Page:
Unearthed: A Jessica Cruz Story is a story about family and pressure. About the choices that Jessica has to make for her family. Being torn between anger and hope. Keep reading this book review for my full thoughts.
Jessica Cruz has done everything right. She’s a dedicated student, popular among her classmates, and has a loving family that has done everything they can to give her a better life in the United States. While Jessica is a part of the Deferred Action for Childhood Arrivals program, allowing her to go to school and live in the U.S., her parents are undocumented. Jessica usually worries for her parents, but her fears and anxiety escalate as a mayoral candidate with a strong anti-immigration stance runs for office.
As the xenophobia in Coast City increases, Jessica begins to debate whether it’s worth renewing her status to stay in the U.S., or if her family would be safer and better off moving back to Mexico. And despite her attempts to lean on her friends and family, she finds herself constantly visited by visions of Aztec gods, one pulling her towards hope and the other towards anger.
But when her father is detained by I.C.E., Jessica finds herself being pulled into an abyss of fear. With her father gone and feeling helpless, Jessica must find her way out of her fears and ultimately become a voice for her community.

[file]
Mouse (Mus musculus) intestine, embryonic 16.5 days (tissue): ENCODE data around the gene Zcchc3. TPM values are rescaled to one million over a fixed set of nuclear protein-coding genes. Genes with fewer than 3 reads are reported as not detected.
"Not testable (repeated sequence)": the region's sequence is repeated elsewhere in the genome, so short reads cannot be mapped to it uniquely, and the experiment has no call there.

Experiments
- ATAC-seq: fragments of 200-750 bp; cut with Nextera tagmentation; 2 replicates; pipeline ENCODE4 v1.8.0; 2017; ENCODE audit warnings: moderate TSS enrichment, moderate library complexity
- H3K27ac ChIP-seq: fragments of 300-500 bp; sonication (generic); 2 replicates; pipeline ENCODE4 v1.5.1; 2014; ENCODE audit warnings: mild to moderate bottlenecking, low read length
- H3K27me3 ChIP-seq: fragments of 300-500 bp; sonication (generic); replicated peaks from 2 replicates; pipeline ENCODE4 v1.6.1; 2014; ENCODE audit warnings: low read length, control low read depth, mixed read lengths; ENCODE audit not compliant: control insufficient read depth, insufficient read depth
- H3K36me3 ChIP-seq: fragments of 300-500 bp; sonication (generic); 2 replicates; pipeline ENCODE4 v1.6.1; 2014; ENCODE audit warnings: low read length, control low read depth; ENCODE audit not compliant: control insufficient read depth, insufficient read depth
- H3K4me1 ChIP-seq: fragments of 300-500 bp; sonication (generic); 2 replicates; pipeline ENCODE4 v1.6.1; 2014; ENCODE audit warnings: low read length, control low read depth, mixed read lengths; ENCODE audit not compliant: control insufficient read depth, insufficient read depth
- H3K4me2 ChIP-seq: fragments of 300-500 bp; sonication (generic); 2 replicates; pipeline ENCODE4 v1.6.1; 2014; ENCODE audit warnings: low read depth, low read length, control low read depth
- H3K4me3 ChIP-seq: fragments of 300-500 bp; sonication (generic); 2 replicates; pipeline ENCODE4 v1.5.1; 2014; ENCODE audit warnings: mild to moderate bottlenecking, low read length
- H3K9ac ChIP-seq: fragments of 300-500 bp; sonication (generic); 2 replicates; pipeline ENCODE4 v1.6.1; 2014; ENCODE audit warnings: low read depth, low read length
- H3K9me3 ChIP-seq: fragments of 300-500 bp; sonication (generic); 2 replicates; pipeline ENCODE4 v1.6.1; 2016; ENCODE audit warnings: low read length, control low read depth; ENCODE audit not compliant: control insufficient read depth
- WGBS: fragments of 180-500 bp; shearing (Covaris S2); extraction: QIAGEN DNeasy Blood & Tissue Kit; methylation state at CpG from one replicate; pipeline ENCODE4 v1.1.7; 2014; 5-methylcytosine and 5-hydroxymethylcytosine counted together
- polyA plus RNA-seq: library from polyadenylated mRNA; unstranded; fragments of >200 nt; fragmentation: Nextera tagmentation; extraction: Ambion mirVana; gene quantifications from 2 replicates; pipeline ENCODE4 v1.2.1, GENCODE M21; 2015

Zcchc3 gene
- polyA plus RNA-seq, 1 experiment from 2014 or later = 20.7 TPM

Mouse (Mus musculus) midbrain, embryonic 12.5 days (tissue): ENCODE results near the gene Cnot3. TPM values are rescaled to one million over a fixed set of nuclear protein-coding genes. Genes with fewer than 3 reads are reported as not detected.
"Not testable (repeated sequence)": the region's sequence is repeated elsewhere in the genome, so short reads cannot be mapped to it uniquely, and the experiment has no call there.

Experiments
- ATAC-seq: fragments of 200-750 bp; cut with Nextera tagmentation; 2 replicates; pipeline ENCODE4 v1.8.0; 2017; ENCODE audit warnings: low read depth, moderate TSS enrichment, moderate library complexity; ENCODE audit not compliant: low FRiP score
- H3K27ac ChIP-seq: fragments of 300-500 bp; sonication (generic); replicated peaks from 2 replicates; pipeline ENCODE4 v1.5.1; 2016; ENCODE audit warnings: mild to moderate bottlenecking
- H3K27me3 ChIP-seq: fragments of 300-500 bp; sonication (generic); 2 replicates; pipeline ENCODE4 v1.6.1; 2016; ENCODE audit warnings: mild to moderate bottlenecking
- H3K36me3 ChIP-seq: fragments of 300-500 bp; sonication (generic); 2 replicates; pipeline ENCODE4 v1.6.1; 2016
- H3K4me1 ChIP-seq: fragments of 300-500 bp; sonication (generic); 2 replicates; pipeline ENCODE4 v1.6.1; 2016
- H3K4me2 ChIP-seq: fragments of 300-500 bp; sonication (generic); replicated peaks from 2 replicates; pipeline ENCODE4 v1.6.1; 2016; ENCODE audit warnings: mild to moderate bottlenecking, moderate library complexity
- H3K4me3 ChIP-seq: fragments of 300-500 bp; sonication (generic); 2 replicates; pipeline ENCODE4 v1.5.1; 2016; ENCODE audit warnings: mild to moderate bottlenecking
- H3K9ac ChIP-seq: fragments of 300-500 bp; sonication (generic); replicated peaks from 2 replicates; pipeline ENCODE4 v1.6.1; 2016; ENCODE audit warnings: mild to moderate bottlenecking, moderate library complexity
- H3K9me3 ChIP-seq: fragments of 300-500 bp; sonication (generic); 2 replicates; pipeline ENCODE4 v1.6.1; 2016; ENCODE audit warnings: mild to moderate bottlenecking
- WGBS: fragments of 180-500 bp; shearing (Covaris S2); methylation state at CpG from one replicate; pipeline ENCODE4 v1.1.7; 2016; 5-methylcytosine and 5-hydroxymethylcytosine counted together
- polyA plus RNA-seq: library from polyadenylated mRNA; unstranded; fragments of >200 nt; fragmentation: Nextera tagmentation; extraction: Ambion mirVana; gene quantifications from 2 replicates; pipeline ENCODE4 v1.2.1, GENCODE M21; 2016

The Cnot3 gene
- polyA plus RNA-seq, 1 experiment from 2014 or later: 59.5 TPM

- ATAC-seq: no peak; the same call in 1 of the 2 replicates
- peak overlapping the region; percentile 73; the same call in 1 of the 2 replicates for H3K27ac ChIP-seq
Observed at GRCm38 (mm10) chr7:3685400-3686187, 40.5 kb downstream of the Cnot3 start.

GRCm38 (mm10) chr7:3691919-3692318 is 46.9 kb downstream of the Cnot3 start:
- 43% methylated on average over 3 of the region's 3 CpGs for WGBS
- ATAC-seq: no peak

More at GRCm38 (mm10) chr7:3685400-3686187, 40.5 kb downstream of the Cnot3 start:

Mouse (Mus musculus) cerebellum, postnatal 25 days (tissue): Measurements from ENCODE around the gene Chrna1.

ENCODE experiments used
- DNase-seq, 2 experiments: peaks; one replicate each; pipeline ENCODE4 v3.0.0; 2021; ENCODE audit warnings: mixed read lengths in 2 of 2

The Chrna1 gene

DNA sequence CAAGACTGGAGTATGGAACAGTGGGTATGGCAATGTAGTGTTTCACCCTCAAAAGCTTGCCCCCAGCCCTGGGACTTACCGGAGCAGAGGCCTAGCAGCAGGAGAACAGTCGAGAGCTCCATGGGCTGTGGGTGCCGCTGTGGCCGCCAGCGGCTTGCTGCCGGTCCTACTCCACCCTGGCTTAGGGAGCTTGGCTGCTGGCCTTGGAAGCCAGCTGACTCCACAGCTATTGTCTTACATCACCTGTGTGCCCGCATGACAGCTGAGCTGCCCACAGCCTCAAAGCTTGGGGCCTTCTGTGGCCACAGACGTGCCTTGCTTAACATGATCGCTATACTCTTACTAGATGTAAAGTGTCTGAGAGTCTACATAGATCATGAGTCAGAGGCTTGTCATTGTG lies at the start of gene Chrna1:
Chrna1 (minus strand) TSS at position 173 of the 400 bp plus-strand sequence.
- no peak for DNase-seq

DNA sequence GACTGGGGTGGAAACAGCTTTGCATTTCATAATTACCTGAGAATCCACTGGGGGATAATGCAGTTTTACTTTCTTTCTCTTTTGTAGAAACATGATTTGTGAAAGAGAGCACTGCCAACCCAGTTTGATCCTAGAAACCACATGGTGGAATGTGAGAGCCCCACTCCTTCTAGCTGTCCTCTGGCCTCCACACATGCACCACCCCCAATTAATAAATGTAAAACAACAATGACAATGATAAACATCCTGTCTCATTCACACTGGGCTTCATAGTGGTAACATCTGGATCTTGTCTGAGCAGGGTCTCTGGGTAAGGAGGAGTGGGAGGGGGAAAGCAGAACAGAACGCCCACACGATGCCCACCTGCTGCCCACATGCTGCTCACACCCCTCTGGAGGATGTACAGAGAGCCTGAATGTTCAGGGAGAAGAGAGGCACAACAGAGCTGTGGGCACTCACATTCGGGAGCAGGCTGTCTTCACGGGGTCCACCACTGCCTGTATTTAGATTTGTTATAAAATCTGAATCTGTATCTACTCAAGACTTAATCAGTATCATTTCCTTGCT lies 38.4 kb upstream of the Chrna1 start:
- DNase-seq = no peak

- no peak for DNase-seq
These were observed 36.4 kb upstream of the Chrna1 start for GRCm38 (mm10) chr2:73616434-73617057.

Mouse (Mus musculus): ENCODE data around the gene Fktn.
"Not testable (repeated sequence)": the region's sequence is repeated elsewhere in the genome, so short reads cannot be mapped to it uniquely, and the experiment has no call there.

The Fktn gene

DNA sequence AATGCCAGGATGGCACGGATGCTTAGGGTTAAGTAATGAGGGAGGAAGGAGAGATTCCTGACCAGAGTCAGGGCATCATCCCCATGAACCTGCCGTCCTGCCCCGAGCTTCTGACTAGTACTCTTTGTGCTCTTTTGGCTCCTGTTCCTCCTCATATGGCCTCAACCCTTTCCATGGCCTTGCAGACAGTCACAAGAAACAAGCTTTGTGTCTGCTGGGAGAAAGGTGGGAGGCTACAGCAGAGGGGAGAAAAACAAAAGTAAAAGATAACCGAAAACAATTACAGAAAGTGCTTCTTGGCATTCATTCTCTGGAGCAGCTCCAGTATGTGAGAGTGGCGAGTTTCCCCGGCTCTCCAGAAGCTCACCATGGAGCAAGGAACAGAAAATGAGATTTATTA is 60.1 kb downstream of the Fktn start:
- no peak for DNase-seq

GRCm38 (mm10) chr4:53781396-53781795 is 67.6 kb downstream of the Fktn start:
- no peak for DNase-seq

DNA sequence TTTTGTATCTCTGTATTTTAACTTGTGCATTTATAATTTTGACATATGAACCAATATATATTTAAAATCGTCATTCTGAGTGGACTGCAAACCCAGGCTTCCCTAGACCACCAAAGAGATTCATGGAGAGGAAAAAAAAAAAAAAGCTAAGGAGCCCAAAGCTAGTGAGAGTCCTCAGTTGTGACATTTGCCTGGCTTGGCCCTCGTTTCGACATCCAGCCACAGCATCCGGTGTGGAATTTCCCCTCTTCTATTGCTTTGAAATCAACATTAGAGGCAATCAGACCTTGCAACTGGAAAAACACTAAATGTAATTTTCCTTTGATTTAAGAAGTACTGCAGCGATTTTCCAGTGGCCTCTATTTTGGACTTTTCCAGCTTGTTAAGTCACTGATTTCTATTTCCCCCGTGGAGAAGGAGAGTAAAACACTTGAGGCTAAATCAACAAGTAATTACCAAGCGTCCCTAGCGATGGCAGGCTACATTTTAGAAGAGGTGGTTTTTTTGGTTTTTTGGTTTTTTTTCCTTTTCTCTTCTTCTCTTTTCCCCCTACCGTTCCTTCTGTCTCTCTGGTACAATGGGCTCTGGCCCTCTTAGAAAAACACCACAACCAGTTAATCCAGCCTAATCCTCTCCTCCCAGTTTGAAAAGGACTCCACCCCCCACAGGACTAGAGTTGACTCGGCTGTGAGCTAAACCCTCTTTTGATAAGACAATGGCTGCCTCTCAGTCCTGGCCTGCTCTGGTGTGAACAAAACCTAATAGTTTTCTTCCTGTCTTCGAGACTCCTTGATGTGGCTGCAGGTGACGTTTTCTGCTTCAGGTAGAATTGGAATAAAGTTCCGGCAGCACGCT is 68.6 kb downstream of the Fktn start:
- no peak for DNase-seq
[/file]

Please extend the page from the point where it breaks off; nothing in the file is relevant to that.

(Disclaimer: I received this book from the publisher. This has not impacted my review which is unbiased and honest.)
Being a long time fan of Rivera’s work, I knew I had to check out Unearthed: A Jessica Cruz Story and I was not disappointed. Jessica’s story is one of hope, anger, and injustice. It’s also about friendship, solidarity, and family. Coming up against the xenophobia and racism with scenes that feel ripped from real life, Unearthed: A Jessica Cruz Story is emotional. It is a very different art style than I’m used to with these other DC YA comics, but I ended up loving it.
Jessica is almost crushed under the weight of responsibility. Of other’s dreams and hopes weighing on our shoulders. And her experiences are firmly rooted not only in her immigration status, but her family. These scenes were lovely, but they were tinged with fear and duty as Jessica is afraid of the law and the weight of the dreams. The ways that fear touches their lives even in spaces of joy. I loved how Unearthed: A Jessica Cruz Story explores not only racism, but the pressures of family.
The ways she’s put into unfair situations all the time. All the injustices that pile up as she becomes torn between rage and anger, hope and solidarity. How we can become so absorbed by our rage, their intolerance and fears, all the ways they seek to divide. But how much more important it is to find solidarity, alliances, and strength. Unearthed: A Jessica Cruz Story has an important message and I love its addition to the DC YA universe.
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